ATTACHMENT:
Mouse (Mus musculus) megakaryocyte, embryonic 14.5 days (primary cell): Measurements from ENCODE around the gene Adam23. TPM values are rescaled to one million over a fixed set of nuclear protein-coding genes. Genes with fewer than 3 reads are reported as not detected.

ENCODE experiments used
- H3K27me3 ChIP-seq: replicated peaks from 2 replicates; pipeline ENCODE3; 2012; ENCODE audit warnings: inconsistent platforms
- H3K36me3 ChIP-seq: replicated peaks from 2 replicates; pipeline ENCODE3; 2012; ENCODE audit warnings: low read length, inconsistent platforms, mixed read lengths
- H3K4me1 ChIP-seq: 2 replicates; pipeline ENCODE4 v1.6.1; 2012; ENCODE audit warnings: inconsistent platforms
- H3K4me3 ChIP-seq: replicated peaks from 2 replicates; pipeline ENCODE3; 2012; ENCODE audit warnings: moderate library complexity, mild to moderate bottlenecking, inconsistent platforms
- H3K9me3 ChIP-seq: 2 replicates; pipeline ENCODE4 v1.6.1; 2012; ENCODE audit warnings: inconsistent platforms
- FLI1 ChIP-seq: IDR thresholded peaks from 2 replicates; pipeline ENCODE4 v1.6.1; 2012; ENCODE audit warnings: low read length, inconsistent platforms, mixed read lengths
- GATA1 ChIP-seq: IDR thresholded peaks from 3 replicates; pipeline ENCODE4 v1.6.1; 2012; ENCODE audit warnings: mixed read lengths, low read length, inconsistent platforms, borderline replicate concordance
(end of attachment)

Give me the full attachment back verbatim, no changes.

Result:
Mouse (Mus musculus) megakaryocyte, embryonic 14.5 days (primary cell): Measurements from ENCODE around the gene Adam23. TPM values are rescaled to one million over a fixed set of nuclear protein-coding genes. Genes with fewer than 3 reads are reported as not detected.

ENCODE experiments used
- H3K27me3 ChIP-seq: replicated peaks from 2 replicates; pipeline ENCODE3; 2012; ENCODE audit warnings: inconsistent platforms
- H3K36me3 ChIP-seq: replicated peaks from 2 replicates; pipeline ENCODE3; 2012; ENCODE audit warnings: low read length, inconsistent platforms, mixed read lengths
- H3K4me1 ChIP-seq: 2 replicates; pipeline ENCODE4 v1.6.1; 2012; ENCODE audit warnings: inconsistent platforms
- H3K4me3 ChIP-seq: replicated peaks from 2 replicates; pipeline ENCODE3; 2012; ENCODE audit warnings: moderate library complexity, mild to moderate bottlenecking, inconsistent platforms
- H3K9me3 ChIP-seq: 2 replicates; pipeline ENCODE4 v1.6.1; 2012; ENCODE audit warnings: inconsistent platforms
- FLI1 ChIP-seq: IDR thresholded peaks from 2 replicates; pipeline ENCODE4 v1.6.1; 2012; ENCODE audit warnings: low read length, inconsistent platforms, mixed read lengths
- GATA1 ChIP-seq: IDR thresholded peaks from 3 replicates; pipeline ENCODE4 v1.6.1; 2012; ENCODE audit warnings: mixed read lengths, low read length, inconsistent platforms, borderline replicate concordance